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At a glance: Indonesia

Breastfeeding saves lives after earthquake disaster

UNICEF Image: Indonesia quake breastfeeding
© UNICEF Indonesia/2006
In times of disaster, when clean water can be scarce, breastfeeding protects infants from disease.

By Jane O'Brien

In a developing country, a child who is breastfed is almost three times more likely to survive infancy than a child who is not breastfed. World Breastfeeding Week is observed in over 120 countries by UNICEF and its partners. The aim is to promote exclusive breastfeeding for the first six months of life, which yields tremendous health benefits for children.

NEW YORK, USA, 31 July 2006 – Breastfeeding gives children the best start in life. It protects them from diseases such as diarrhoea and respiratory infections, and provides all the nutrients that newborns need to stay healthy and grow. If every child was exclusively breastfed for the first six months of life, an estimated 1.5 million young lives would be saved.

And in emergency situations, this is especially true.

When an earthquake struck Indonesia this May, hundreds of thousands of people were left homeless. Mothers struggled to feed their children and many were given supplies of formula milk. But as UNICEF’s Emergency Nutrition Officer in Jogyakarta, Dorothy Foote, explains, that may have done more harm than good.

“The environment is dirty, it’s dusty, and access to clean water is limited. Women’s cooking facilities, where they would normally boil water and wash their dishes, are not available. People are cooking outside. Frequently people are eating from community kitchens, so there’s a real loss of control over the cleanliness of the environment,” she says. “It increases the likelihood that children will get sick from what they are consuming. And the switch to formula also reduces the amount of protection they get from the antibodies in the breast milk.”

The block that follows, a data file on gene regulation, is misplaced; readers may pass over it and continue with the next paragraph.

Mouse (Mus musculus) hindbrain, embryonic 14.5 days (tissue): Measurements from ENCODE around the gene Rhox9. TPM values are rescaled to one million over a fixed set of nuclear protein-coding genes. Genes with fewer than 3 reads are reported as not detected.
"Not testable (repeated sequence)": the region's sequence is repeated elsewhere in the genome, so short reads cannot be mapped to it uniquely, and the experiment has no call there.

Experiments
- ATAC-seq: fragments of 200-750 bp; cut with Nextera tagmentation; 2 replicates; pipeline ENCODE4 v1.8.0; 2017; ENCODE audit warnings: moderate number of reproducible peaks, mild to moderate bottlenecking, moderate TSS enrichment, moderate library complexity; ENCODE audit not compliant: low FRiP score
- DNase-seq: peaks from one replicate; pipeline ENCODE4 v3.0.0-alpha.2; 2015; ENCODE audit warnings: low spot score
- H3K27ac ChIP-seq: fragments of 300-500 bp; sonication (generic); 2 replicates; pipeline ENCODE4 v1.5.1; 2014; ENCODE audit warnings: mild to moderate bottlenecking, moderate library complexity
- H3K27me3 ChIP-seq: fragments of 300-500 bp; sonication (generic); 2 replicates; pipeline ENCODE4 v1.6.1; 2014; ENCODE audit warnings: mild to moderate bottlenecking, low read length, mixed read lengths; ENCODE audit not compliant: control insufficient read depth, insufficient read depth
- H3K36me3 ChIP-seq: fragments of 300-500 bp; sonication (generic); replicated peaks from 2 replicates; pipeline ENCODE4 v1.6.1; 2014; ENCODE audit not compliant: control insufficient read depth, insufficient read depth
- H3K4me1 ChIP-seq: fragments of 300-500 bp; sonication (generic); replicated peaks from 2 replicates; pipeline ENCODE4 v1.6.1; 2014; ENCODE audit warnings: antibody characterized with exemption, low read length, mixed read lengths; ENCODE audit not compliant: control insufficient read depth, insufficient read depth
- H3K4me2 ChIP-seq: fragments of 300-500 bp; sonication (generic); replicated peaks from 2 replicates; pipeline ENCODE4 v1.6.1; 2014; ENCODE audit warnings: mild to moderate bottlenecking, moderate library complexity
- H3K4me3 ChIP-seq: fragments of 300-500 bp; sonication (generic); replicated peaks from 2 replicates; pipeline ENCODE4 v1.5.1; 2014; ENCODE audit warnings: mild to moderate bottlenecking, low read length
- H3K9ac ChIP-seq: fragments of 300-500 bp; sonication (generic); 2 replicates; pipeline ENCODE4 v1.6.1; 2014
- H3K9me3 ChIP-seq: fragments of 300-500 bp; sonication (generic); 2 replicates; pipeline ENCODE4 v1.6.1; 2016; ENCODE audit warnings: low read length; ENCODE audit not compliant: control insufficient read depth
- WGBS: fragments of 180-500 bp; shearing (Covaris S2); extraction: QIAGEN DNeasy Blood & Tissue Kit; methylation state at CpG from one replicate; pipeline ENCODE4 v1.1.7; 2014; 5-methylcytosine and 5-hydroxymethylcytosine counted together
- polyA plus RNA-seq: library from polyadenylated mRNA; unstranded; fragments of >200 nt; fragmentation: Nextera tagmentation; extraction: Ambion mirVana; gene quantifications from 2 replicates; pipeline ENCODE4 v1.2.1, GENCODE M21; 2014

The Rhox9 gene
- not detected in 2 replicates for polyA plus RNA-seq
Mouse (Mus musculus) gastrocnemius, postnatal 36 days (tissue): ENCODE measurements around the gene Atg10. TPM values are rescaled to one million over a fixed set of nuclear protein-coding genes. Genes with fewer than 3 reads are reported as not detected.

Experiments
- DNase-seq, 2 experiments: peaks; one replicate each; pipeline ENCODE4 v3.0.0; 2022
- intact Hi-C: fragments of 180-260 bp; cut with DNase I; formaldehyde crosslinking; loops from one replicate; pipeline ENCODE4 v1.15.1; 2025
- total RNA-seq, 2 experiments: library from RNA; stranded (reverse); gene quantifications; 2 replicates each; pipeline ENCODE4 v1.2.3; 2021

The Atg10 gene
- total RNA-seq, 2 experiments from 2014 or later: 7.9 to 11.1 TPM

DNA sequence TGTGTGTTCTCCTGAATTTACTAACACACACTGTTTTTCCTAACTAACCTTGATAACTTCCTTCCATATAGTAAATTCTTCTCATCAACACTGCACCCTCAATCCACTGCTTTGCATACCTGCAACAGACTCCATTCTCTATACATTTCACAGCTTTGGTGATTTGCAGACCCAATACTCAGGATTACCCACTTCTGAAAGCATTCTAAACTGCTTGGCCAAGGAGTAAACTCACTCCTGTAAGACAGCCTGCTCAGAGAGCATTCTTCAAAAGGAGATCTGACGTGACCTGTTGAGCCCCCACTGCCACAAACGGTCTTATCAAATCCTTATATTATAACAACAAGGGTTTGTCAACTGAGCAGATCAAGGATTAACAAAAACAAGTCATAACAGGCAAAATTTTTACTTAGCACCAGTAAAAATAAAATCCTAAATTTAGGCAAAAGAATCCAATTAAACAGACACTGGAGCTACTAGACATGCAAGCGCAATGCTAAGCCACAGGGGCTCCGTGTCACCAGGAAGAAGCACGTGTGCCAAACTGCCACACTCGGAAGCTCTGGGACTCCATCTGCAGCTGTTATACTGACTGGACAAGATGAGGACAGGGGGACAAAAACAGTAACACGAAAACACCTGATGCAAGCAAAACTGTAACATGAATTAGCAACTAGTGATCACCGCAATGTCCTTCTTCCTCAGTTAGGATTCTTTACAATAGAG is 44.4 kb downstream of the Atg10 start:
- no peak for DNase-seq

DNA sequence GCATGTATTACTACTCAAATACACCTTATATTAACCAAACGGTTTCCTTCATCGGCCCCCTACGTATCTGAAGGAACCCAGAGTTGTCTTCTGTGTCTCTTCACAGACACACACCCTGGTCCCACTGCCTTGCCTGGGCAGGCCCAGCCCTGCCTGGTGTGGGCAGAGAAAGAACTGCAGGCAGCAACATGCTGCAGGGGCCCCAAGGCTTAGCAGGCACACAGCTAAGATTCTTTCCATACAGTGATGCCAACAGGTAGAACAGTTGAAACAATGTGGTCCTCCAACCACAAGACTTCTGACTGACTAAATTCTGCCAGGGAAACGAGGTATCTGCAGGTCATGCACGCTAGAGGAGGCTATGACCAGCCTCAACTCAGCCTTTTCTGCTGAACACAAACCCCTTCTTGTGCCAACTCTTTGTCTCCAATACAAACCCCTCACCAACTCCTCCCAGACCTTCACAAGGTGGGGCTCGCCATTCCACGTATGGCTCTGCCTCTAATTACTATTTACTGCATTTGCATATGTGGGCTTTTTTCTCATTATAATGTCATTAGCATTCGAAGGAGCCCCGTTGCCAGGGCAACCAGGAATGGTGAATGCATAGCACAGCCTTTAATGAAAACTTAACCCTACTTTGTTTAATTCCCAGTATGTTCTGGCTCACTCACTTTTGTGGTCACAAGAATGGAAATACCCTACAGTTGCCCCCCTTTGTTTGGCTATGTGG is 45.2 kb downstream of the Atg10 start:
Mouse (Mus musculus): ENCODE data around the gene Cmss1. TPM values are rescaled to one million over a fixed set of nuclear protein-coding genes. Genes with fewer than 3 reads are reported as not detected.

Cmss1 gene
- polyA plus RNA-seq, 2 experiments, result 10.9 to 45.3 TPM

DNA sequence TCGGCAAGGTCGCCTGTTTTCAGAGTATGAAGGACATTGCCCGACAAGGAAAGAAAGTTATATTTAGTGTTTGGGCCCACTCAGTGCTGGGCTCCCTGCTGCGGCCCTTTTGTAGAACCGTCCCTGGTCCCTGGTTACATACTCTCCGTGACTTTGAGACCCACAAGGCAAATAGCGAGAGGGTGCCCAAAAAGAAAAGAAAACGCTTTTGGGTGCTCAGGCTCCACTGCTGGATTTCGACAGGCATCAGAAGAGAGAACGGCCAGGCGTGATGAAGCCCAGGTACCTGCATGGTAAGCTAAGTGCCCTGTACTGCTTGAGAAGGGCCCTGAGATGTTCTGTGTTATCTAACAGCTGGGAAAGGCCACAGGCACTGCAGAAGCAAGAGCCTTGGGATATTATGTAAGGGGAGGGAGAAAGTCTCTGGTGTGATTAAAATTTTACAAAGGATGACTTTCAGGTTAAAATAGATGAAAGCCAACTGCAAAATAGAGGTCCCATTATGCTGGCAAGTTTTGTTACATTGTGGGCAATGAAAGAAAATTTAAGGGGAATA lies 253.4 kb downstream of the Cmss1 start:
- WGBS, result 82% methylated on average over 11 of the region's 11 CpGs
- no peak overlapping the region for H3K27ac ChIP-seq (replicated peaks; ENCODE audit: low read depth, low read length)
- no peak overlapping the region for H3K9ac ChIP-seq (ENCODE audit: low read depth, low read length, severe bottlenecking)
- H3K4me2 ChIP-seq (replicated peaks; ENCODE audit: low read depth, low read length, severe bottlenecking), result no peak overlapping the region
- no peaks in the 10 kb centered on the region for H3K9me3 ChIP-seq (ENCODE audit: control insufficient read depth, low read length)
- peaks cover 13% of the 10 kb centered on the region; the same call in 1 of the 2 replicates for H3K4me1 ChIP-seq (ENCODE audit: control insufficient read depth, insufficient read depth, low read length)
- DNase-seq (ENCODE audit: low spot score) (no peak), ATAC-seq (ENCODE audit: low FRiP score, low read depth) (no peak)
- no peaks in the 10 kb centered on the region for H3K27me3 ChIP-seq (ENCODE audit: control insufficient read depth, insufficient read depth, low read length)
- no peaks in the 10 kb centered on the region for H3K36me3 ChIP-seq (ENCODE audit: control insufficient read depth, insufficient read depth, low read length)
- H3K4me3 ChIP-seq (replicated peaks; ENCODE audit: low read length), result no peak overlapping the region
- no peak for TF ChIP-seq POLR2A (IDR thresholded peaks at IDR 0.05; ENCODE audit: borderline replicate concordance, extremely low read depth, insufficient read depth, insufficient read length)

UNICEF Image: Indonesia quake breastfeeding
© UNICEF Indonesia/2006
Cleaning and cooking outside can increase the risk of infants consuming contaminated food and water if they are not being breastfed.

World Breastfeeding Week 2006 marks the 25th anniversary of the International Code of Marketing Breastmilk Substitutes. It aims to protect and promote breastfeeding by prohibiting the advertising and aggressive marketing of substitutes.

At Bantul Hospital in central Java, UNICEF’s Dr. Brian Sriprihastuti has seen the evidence of how it can be harmful to switch to formula milk, particularly during disasters. He says young babies are being admitted suffering from dehydration due to diarrhoea caused by a weakened immune system or from drinking formula mixed with contaminated water.

“UNICEF promotes giving breast milk [only] to children for the first six months of life because it has antibodies that help the imbue system, and these cannot be found in infant formula,” he says.

More than 80 per cent of affected households have received powder milk since the earthquake – double the normal consumption. Not only can that have an adverse effect on babies under six months old, it also has economic implications.

Ms. Foote says that many women cannot afford formula, but their children become dependent on supplies that have been donated.

“It will be more difficult for woman to revert back to breastfeeding,” she says. “It’s better that, instead of receiving formula, a woman is given encouragement to continue breastfeeding and receives extra food and water herself, so that she doesn’t worry about her breast milk drying up.

“So we want to be able to support young mothers to continue to breastfeed and understand that this is really the best thing that they could do for their baby in adverse circumstances.”

UNICEF has trained 100 women to be breastfeeding peer counsellors in an initiative to promote continued breastfeeding for children. They will visit mothers with infants who are particularly vulnerable to disease and will encourage all mothers to give their babies the best start to their new lives.




25 July 2006:
Suzanne Dayne reports from Pongok village, Indonesia, where UNICEF is encouraging mothers to breastfeed their babies rather than feed them formula.

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27 July 2006:
Sophie Boudre reports from Tegal Rejo village, Indonesia, where UNICEF is promoting continued breastfeeding
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